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OpenSSL 1.1.0 s_server doesn't work with secp384r1 and secp521r1 #2033

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mildas opened this issue Dec 6, 2016 · 16 comments

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@mildas
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commented Dec 6, 2016

As the title says, 1.1.0 s_server is not working with secp384r1 and secp521r1, but at 1.0.2a it is ok.
I tried OpenSSL 1.1.0 and OpenSSL 1.0.2a with curves from ecparam -list_curves and these 2 curves differs.

OpenSSL 1.0.2a s_client and s_server - both curves are ok

OpenSSL 1.1.0 s_server:

error:1417A0C1:SSL routines:tls_post_process_client_hello:no shared
cipher:ssl/statem/statem_srvr.c:1422

then OpenSSL 1.1.0 s_client:

error:14094410:SSL routines:ssl3_read_bytes:sslv3 alert handshake
failure:ssl/record/rec_layer_s3.c:1382:SSL alert number 40

Keys and certs generated by:

openssl ecparam -genkey -name prime256v1 -out ca.key
openssl req -x509 -batch -new -key ca.key -out ca.cert -subj '/CN=ca'

for t in server client; do
          openssl ecparam -genkey -name prime256v1 -out $t.key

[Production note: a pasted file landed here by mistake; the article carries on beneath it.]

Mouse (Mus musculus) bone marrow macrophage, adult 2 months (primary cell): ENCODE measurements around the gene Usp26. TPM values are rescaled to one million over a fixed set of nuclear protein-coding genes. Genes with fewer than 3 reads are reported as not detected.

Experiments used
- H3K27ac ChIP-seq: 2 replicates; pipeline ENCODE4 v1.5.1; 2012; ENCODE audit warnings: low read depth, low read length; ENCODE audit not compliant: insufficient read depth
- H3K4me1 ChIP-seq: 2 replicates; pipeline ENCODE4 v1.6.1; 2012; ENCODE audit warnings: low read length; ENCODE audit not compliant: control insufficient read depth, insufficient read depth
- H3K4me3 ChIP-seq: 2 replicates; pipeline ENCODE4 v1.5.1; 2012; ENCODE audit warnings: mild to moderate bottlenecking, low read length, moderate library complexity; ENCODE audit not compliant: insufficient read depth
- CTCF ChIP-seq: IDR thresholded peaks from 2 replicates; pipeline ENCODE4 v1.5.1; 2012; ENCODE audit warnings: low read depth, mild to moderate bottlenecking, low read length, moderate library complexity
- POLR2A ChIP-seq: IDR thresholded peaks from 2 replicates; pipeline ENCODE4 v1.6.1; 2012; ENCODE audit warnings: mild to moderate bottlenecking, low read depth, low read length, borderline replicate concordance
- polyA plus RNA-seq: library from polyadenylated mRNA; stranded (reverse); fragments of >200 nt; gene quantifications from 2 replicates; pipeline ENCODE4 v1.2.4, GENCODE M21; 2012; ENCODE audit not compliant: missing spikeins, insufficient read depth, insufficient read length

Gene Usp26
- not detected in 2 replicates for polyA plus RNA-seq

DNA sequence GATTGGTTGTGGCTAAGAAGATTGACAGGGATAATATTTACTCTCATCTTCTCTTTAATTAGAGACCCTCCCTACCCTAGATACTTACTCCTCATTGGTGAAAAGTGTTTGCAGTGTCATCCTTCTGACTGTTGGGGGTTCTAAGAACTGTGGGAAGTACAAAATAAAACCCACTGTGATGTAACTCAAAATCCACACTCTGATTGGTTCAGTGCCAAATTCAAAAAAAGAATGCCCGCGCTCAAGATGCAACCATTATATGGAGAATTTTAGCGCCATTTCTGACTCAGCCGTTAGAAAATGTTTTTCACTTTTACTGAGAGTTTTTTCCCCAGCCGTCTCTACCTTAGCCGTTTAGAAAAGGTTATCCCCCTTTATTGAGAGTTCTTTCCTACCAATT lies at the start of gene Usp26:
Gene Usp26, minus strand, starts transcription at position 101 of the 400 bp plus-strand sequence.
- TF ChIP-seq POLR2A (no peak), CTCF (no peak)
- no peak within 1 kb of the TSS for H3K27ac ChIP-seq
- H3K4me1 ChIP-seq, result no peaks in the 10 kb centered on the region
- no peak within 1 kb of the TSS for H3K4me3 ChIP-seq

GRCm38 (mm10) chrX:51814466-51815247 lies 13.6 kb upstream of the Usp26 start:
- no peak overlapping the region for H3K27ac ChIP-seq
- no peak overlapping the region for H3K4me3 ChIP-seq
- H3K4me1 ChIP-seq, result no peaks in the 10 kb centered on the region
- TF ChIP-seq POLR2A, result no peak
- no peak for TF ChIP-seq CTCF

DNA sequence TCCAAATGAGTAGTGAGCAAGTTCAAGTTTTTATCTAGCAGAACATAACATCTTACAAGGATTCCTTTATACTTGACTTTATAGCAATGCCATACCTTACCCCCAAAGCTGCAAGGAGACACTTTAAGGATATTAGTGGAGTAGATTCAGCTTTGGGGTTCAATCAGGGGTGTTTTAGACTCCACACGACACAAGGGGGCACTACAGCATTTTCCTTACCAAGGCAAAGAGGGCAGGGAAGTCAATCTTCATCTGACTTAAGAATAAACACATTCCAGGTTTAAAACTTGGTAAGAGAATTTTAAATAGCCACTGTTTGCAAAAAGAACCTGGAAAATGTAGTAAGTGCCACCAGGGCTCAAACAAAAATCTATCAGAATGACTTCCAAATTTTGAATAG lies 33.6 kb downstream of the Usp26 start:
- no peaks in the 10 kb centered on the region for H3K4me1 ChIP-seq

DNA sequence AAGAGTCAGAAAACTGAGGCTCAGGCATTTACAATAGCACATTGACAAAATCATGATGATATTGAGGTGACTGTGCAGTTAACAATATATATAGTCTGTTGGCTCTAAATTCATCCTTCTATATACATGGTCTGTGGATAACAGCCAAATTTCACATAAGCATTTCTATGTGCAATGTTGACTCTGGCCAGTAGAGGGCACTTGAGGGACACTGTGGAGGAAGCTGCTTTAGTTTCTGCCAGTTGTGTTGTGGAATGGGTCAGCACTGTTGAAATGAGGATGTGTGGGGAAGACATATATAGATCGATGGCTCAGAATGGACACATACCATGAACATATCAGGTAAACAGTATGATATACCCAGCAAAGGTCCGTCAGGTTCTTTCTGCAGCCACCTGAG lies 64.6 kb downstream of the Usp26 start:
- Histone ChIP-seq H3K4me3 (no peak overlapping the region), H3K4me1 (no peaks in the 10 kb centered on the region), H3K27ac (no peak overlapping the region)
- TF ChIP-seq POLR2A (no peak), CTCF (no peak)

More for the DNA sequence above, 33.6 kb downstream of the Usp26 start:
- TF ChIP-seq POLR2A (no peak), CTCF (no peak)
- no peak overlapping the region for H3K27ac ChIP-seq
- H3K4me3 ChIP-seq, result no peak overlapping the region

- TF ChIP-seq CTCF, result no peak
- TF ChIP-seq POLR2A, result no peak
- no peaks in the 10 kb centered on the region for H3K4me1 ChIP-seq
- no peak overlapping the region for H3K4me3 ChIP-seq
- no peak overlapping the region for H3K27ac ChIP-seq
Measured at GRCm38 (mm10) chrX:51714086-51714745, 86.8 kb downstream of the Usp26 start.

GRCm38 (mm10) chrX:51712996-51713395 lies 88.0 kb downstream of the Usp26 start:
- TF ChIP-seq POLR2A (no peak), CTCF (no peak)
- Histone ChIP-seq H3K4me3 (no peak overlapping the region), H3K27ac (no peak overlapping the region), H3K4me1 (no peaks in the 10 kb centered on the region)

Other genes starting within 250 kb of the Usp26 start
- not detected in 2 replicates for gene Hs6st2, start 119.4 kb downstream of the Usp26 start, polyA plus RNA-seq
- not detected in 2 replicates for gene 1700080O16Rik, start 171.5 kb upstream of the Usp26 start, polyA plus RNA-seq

openssl req -batch -new -key $t.key -out $t.csr -subj "/CN=$t"
          openssl x509 -req -CAkey ca.key -CA ca.cert -CAcreateserial
-in $t.csr -out $t.cert
          rm -f $t.csr
done

s_server command:

openssl s_server -key server.key -cert server.cert -CAfile ca.cert
-sigalgs ECDSA+SHA384:ECDSA+SHA256 -Verify 1 -named_curve secp384r1

s_client command:

openssl s_client -connect localhost:4433 -cert client.cert -key
client.key -CAfile ca.cert -tls1_2 -sigalgs ECDSA+SHA384:ECDSA+SHA256
@mattcaswell

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commented Dec 6, 2016

Yes, @vdukhovni independently discovered this same issue recently. The problem is that in 1.1.0 the supported curves affect both ECDHE and ECDSA. They should really be independent of each other. This means you can't use a different curve in your ECDSA certificate to the curve used for ECDHE.

Ping @vdukhovni and @snhenson, how do we progress this?

@vdukhovni

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commented Jan 8, 2017

The correct approach is outlined in the TLS 1.3 draft. We need to choose a certificate that matches a client supported signature algorithm if possible, but otherwise go with some default certificate.

What this means for OpenSSL is that the server's ECDHE curve list SHOULD NOT be used to constrain the server's certificate. While we must choose the ECDHE curve based on the intersection of the server and client supported curves list, the server certificate need only appear on the client curve list, and the server curve list should be ignored in this context. In addition if the only EC certificate uses a curve that is not on the client's supported curves list, and we have no alternative (RSA or DSA) certificate to choose from, we just go with the certificate we have, and leave its ultimate suitability up to the client.